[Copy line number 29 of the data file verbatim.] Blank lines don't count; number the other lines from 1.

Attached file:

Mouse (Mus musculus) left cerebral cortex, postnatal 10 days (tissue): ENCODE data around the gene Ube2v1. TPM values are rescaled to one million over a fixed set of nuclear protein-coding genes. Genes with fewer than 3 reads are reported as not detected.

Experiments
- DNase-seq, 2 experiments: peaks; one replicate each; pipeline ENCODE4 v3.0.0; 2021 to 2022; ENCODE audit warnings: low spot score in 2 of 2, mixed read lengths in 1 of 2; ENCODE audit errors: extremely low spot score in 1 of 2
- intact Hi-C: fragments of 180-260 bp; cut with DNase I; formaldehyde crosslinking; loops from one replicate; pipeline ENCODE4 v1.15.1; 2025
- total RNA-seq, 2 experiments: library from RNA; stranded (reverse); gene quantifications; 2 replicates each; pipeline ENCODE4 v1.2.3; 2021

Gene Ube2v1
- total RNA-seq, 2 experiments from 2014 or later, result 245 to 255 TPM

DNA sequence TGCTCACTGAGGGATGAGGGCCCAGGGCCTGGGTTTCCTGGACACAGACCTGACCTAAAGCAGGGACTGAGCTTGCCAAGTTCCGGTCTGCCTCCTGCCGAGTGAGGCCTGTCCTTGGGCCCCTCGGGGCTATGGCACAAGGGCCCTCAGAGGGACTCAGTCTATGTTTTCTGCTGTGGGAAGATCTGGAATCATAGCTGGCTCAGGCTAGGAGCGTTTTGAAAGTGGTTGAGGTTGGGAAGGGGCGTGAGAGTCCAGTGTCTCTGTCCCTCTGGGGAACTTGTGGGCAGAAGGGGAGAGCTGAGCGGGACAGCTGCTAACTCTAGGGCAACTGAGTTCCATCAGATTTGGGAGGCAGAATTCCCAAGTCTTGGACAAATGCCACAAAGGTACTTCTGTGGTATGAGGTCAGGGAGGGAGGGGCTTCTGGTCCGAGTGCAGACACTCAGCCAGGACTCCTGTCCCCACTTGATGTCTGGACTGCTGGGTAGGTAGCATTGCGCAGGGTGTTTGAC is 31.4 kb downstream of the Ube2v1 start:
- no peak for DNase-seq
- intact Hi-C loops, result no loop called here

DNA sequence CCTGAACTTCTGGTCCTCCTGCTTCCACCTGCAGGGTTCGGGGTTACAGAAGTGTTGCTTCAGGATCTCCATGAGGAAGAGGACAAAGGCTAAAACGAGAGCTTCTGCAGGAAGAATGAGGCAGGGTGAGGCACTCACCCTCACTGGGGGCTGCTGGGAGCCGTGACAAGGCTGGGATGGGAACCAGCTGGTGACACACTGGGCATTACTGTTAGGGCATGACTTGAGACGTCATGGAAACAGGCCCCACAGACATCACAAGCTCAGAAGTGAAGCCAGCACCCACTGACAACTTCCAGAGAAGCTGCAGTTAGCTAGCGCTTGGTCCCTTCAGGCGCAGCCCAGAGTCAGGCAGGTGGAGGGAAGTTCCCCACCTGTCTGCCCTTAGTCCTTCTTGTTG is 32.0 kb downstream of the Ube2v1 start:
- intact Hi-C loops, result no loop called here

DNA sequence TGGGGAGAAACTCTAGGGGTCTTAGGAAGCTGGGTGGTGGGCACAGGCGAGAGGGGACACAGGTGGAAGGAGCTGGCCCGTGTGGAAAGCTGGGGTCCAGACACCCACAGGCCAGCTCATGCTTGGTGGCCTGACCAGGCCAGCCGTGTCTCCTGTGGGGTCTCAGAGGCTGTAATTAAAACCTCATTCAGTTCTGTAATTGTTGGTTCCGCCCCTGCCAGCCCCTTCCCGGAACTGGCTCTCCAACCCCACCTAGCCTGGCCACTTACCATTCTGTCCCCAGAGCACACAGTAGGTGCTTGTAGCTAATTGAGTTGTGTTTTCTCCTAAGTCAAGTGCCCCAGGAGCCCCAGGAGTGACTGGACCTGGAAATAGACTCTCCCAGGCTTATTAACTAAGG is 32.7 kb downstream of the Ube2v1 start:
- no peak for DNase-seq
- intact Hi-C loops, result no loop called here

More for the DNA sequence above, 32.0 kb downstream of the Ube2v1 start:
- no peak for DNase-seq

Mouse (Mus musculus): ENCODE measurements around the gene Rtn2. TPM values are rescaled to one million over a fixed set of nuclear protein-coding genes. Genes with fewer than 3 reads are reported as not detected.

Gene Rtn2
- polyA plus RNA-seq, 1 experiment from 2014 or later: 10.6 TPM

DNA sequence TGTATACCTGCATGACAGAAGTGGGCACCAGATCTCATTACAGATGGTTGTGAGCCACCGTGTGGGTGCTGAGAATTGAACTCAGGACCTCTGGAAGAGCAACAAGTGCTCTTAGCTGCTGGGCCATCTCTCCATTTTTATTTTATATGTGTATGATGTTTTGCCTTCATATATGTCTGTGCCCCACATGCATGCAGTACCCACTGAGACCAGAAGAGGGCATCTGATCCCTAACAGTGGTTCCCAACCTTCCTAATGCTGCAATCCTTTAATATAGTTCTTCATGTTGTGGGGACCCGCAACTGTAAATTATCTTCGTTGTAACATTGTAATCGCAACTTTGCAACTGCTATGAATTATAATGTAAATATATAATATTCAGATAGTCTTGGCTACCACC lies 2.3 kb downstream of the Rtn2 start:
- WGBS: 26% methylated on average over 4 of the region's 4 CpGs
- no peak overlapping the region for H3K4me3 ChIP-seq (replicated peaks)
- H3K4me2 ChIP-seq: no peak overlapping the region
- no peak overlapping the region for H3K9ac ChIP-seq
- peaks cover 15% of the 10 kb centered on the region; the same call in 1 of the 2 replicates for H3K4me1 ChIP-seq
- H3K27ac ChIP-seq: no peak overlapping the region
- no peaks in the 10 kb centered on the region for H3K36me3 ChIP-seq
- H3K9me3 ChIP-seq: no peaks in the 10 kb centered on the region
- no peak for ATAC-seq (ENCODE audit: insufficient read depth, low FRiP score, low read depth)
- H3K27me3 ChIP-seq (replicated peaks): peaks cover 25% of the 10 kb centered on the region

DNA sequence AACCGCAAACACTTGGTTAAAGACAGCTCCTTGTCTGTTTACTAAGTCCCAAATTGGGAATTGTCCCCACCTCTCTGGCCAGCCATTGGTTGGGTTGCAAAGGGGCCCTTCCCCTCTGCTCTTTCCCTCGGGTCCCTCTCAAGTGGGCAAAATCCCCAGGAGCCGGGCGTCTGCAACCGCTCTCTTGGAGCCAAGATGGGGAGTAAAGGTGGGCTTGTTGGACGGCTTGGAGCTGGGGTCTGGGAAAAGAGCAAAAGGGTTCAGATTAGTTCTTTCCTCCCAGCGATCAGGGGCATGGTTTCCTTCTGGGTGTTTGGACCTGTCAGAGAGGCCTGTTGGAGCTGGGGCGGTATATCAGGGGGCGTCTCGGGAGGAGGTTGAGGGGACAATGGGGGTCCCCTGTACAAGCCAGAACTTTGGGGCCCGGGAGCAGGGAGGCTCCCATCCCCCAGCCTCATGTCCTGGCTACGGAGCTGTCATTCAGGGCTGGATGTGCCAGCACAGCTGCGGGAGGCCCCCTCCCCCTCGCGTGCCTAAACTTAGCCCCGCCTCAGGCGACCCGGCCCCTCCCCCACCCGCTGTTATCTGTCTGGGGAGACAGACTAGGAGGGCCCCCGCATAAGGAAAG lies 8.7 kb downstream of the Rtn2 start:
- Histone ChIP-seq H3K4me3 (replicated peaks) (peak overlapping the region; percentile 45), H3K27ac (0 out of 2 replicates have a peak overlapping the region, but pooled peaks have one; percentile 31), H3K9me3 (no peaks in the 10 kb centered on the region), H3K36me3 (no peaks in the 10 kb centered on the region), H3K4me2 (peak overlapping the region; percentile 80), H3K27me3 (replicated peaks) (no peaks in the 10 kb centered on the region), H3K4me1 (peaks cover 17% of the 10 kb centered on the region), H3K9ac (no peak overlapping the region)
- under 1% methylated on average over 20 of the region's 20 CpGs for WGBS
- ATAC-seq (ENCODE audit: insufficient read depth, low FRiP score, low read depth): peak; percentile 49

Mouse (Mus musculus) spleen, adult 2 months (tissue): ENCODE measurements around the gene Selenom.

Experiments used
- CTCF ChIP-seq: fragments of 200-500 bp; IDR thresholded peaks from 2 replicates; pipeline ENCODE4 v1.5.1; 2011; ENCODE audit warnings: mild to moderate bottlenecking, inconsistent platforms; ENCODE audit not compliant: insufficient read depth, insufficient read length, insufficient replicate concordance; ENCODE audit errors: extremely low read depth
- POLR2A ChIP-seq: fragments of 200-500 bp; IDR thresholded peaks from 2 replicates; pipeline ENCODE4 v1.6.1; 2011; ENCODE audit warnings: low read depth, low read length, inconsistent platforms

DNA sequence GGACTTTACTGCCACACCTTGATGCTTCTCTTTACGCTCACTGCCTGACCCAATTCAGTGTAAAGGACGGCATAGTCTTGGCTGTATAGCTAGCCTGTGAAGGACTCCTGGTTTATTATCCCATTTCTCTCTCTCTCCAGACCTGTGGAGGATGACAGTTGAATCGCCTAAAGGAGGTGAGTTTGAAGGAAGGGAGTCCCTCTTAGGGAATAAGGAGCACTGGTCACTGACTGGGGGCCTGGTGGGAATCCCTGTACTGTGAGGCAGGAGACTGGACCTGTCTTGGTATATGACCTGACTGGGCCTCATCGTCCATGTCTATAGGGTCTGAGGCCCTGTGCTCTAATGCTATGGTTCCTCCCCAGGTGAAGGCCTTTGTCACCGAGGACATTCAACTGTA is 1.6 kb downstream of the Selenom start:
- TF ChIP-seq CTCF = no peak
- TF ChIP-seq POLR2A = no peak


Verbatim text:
- H3K9me3 ChIP-seq: no peaks in the 10 kb centered on the region